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Have you added a new horse or pet to your herd or household recently? Is the fur flying?
I often get asked to help people who’s animals are not getting along. Sometimes they’ve never got along and the owner is at their wits end, and sometimes it’s because a new horse or pet has been added to the mix.
Whether they’re the same species or not, and whether they’re in your home or out in the paddock, animals that are fighting with – or avoiding – each other adds one more stress to our lives we could do without!
So, why does it happen? Here’s what I find:
- The existing pet wasn’t told a new family member was coming. You might think that surely they’d be grateful for the company – but they might be quite happy having ALL of your attention to themselves!
- If you’re attempting to replace (or fill the gap left by) a pet that has passed on, it’s possible that the remaining animal/s are still grieving, and not ready to get to know someone new.
- The new pet is getting all the attention… If you’ve added a cute puppy or kitten to the mix, not only does the cuteness factor grab all your focus, but they also require a lot of supervision and training. Your existing pet/s might be jealous – or sad. They might feel angry, resentful, passed over, not good enough, and they might start playing up as a way to get your attention back on them.
- Your ‘old’ pet can’t keep up with the new one. Your existing dog might be past playing and being pestered all the time, or may have health issues that make them grumpy. Yes, people say a new puppy will keep your old dog young – but there are no guarantees.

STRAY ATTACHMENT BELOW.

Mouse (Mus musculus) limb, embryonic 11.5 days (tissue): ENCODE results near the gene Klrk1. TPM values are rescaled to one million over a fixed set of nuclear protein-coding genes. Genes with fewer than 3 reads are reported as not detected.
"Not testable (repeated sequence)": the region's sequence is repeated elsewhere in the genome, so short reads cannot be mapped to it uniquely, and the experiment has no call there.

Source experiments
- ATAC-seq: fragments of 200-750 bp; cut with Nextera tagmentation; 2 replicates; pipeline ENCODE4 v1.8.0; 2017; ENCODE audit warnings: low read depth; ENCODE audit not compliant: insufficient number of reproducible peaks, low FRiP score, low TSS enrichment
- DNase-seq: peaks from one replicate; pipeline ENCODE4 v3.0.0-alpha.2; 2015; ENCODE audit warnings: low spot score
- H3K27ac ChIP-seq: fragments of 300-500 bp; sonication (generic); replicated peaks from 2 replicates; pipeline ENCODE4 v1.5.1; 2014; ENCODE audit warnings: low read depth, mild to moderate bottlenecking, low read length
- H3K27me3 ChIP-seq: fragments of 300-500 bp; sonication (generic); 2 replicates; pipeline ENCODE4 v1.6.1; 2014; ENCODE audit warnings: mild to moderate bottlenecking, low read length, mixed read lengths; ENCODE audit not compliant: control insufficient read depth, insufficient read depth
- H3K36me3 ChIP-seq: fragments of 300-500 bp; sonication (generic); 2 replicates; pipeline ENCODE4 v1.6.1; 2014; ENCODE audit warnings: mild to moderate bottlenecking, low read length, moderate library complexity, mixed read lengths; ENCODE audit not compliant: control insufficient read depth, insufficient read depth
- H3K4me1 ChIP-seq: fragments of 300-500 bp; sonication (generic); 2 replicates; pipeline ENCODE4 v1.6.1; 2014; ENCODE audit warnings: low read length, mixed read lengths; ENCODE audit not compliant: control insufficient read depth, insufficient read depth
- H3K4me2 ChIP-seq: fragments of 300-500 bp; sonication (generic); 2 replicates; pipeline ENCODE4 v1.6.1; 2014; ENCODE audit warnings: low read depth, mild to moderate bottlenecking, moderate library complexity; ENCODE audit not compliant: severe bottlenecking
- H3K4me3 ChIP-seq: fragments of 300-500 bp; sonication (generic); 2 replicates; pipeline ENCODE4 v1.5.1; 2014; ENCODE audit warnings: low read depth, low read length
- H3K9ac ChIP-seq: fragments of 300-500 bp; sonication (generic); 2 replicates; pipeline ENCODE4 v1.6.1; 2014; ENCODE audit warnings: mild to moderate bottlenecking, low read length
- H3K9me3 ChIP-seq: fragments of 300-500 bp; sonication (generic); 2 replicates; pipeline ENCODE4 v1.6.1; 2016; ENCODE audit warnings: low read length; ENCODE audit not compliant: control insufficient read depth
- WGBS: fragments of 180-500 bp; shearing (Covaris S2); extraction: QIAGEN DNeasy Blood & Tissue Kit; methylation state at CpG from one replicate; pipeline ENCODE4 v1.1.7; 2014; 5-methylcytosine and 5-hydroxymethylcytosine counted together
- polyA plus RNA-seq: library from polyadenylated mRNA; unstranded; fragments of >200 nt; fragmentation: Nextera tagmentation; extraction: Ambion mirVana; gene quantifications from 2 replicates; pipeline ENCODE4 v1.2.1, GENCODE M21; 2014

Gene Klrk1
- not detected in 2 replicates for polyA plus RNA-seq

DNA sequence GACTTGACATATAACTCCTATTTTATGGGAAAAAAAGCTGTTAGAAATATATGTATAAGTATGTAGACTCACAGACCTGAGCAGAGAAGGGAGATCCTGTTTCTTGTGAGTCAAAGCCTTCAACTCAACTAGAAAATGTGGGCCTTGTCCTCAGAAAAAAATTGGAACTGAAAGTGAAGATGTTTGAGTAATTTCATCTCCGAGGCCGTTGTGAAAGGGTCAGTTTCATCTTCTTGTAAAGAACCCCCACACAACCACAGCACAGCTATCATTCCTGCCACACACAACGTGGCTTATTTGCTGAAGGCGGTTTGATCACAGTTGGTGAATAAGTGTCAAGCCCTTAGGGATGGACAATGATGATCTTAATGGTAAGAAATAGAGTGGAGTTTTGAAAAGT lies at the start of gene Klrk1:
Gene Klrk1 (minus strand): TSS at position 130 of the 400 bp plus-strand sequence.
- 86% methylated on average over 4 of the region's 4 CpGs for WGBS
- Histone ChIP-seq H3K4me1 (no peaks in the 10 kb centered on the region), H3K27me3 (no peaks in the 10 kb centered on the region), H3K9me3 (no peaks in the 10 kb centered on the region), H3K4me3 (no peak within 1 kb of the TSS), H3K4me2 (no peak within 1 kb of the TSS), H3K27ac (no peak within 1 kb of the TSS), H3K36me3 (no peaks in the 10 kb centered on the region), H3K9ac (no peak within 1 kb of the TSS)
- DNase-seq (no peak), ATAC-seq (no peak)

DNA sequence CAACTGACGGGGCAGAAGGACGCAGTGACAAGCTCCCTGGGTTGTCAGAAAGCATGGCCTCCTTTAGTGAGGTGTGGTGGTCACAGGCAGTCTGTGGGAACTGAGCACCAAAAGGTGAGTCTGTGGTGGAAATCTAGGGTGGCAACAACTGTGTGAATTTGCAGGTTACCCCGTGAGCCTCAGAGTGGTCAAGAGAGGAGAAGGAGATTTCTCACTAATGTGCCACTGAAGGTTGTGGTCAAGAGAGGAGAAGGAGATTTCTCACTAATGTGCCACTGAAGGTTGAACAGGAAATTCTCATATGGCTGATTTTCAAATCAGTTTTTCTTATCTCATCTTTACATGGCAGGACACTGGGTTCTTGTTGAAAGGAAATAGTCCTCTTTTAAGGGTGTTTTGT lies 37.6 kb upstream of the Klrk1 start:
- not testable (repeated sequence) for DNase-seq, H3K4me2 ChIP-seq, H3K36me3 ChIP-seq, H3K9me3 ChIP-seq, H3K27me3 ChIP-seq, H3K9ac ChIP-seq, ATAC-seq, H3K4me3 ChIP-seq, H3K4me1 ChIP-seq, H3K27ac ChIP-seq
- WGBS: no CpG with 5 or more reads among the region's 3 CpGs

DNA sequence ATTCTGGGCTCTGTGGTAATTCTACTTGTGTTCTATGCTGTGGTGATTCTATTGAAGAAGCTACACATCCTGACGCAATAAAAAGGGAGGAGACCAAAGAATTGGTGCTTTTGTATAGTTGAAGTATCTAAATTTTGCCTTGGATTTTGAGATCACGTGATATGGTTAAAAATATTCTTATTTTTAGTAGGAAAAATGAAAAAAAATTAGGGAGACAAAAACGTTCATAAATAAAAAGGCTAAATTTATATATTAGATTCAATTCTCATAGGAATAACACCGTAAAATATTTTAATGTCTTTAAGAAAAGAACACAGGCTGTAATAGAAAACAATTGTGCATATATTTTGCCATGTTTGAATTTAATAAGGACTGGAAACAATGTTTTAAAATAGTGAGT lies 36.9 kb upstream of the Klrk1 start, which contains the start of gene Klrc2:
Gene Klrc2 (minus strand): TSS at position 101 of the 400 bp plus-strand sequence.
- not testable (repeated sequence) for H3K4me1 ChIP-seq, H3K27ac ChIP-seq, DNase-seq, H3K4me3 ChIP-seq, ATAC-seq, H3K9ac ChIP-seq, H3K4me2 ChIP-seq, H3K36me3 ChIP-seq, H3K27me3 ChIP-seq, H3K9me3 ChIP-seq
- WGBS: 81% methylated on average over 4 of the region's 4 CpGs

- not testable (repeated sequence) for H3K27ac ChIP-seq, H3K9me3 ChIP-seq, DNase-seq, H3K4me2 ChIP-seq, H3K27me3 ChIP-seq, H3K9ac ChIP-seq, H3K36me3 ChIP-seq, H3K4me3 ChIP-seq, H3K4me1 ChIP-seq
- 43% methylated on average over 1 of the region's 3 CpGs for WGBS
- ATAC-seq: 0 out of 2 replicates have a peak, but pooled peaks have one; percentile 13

What can you do about it? The biggest thing is to prepare in advance.
- Have a good think about WHY you are adding to the (fur)family, and whether it’s a valid reason. Is just being sad, or missing a pet that’s passed, enough? Are you trying to fill the void rather than deal with the grief? Do you know for a fact that your existing pet WANTS company – or do you just have everything crossed?
- Is your existing pet ready and willing? Are they healthy and capable of interacting with a younger animal, if that’s what you’re getting? You can try asking them, or, at the very least telling them – give them some advance warning of what is going to happen, why, and how it affects them.
And here’s how an Animal Communicator might be able to aid your decision making:
- By asking your existing animal/s up front whether they’d like a companion, or another family member. If the answer is ‘No’, we can also ask why, and whether there’s anything you or I can do about it.
- If the decision is already made, we can explain things to the existing fur family, including why, how it will affect them, and what’s expected of them
- Bringing new energy into the home (or paddock) can disrupt the existing energetic balance. Once the new family member arrives, it can be highly beneficial to re-balance the energy fields of each animal, then balance their collective energy.
- After the fact – if the fur really is flying, we can have a chat to the parties involved and see what’s required to settle things down!
Have a read of my free e-book, the ‘Insider’s Guide to Animal Communication‘, to learn more ways to better understand, and communicate with, your own animals.
Trisha Wren has been an equine professional for most of her adult life. She rode, competed, and taught Western Riding for 15 years in Scotland, then taught horse and rider bio-mechanics in New Zealand and Australia. She’s been a full time horse and animal communicator since April 2016, and also runs regular Animal Communication online workshops. Find out more about Trisha here.